There is an “astronomical” need for lawyers to do veterans work, said Stephen C. Zollman, Law Offices of Stephen C. Zollman, during an Aug. 10 panel discussion on serving veterans’ legal needs at the ABA Annual Meeting in New York.
“Veterans and the Courts: Serving Those Who Have Served” was hosted by the ABA Judicial Division.
Treatment courts have been a particularly effective in meeting the needs of veterans. Judge Robert Russell, who established the nation’s first veterans’ treatment court in 2008 in Buffalo, N.Y., explained that the court is a hybrid of a drug court and mental health court and provides an alternative to the criminal justice system for veterans who may be struggling with disorders and traumas from military service.
The court works with various government agencies to connect veterans with the programs, services and benefits they need, including therapy for post-traumatic stress disorder and other conditions.
Every veteran is given a mentor as a coach. “The secret sauce is the veterans who volunteer,” explained Brigadier General (ret.) Loree Sutton, commissioner for the New York City Department of Veterans Services, partially crediting the success of the program to its “phenomenal” peer-to-peer mentoring.
Stressing the important role of mentoring, Sutton said many veterans who are homeless or struggling in general with life circumstances fear self-identifying because they may have had a negative discharge or do not want to revisit their military records because of varying issues.
“It really takes all of us to do this work,” Renato L. Izquieta, directing attorney at Legal Aid Society in Orange County, Calif., said. Leveraging collaborations with different resources and being innovative about the treatment courts is important, he emphasized.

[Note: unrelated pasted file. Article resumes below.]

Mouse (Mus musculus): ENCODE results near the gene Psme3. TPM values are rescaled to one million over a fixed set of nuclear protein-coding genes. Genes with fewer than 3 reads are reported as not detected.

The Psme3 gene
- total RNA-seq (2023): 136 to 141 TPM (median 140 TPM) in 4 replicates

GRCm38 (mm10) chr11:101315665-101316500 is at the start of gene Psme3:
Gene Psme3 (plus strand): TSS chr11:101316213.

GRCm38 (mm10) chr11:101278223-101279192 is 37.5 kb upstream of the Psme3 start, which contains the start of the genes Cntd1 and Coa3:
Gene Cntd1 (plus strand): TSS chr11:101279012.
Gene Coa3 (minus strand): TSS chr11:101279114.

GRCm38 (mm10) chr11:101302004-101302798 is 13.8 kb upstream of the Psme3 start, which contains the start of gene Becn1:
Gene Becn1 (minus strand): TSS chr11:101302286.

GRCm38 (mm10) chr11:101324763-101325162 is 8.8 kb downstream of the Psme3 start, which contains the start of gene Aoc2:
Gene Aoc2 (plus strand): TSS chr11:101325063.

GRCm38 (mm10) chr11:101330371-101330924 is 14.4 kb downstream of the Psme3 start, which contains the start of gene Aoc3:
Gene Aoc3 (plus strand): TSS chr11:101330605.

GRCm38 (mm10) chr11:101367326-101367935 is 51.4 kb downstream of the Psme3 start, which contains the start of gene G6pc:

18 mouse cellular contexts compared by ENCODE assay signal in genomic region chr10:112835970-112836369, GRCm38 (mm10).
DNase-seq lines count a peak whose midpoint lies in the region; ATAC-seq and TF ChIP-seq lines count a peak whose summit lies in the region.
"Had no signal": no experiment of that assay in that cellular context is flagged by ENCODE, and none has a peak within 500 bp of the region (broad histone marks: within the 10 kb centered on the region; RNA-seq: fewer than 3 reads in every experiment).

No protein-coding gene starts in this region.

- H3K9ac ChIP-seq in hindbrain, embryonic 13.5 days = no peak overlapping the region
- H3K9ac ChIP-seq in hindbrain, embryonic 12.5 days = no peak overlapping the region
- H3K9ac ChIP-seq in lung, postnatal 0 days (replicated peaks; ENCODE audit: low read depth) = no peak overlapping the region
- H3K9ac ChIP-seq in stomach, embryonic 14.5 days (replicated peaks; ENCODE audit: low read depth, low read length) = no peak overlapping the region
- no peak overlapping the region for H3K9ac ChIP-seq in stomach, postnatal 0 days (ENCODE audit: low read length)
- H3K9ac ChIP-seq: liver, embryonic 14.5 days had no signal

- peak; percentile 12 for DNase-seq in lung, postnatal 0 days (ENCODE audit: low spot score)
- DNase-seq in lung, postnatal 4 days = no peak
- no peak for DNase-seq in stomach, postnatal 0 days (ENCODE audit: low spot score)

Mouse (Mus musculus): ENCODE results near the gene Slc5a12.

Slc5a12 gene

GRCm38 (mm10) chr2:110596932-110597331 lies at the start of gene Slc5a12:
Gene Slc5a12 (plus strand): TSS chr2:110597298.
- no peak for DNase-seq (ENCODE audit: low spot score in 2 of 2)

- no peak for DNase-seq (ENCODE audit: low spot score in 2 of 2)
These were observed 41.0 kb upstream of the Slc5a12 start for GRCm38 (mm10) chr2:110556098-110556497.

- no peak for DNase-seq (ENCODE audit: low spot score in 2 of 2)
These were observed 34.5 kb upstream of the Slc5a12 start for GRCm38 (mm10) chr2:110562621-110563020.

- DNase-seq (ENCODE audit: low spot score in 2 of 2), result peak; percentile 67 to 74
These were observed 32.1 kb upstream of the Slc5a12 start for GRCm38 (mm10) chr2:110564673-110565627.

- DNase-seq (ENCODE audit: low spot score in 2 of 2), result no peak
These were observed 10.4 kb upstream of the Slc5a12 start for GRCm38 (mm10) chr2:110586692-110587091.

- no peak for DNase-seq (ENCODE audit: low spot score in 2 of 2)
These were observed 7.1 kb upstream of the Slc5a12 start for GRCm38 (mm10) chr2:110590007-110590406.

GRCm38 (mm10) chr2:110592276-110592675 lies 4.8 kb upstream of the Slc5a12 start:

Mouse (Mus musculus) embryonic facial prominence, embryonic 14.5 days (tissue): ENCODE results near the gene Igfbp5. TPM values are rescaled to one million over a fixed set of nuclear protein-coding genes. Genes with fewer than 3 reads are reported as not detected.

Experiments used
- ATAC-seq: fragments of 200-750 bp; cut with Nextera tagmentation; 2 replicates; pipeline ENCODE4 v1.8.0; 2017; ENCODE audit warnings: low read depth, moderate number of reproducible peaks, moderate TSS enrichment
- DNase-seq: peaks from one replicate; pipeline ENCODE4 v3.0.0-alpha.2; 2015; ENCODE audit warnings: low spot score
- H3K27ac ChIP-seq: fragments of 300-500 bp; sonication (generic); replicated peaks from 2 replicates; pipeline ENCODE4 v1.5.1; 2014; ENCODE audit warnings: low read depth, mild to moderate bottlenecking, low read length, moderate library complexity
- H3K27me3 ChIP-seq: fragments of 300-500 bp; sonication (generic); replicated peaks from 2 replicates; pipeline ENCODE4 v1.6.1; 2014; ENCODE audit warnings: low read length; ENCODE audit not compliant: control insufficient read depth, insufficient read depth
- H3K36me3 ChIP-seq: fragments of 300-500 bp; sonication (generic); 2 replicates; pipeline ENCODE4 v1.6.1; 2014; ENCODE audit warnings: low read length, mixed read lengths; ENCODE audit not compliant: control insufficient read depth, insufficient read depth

Sutton said coordinating these collaborative services is also critical, as most veterans and their families say that navigating the system of veteran services is especially challenging.
Brett Walker, assistant district attorney for the Suffolk County District Attorney’s Office in Boston discussed the cultural challenges of disenfranchised veterans. He said some veterans don’t consider themselves veterans and may not identify as such because they didn’t fight in a war or because they lost the war.
He gave some pointers for how judges, lawyers and others in the court system can identify veterans:
- Look for a KIA bracelet;
- Look for a woven rope bracelet;
- Fashion that may be from a decade ago;
- The use of the terms, “sir,” and “ma’am;”
- The use of certain vocabulary, such as “overseas” instead of “other countries;”
- They may put one arm behind their back when standing;
- May have a tattoo of a crest, shield, or have numbers with a hyphen, which may be associated with a unit number.
Walker who counsels soldiers, said one of the most traumatic challenges for a veteran is pondering the question, “where do I go now” after being discharged.
He said some soldiers may feel ostracized in their own veteran community because they fought in a different war or may not have won the war they fought, so, some feel ashamed.
Zollman said it’s sometimes difficult for veterans to get their proper benefits because of what’s on their DD 214, discharge papers.
“It’s make or break,” Zollman said.
He added that exploring discharge upgrades are important to the well-being a veteran.
Sutton added that there are instances where people have received less than honorable discharges because of brain injuries that were not recognizable at the time.
She said they may need to be redressed.
Michele Haggerty, a legal community specialist for Retreat Addiction Centers, said she works in West Virginia and Pennsylvania, two parts of the country that are challenged in meeting the needs of veterans, especially with the uptick in opioid addiction.
“I’m glad to hear that judges and lawyers are willing to work with various agencies, governmental and non-governmental, to help meet the needs of deserving veterans.”
Doug Humphreys, principal member of the Veterans’ Review Board, in Sydney, Australia, said if someone only serves one day in the military, that soldier and his or her family can immediately access mental health treatment and other veteran benefits.
He said the country has seen “better outcomes” by getting people into treatment earlier than later.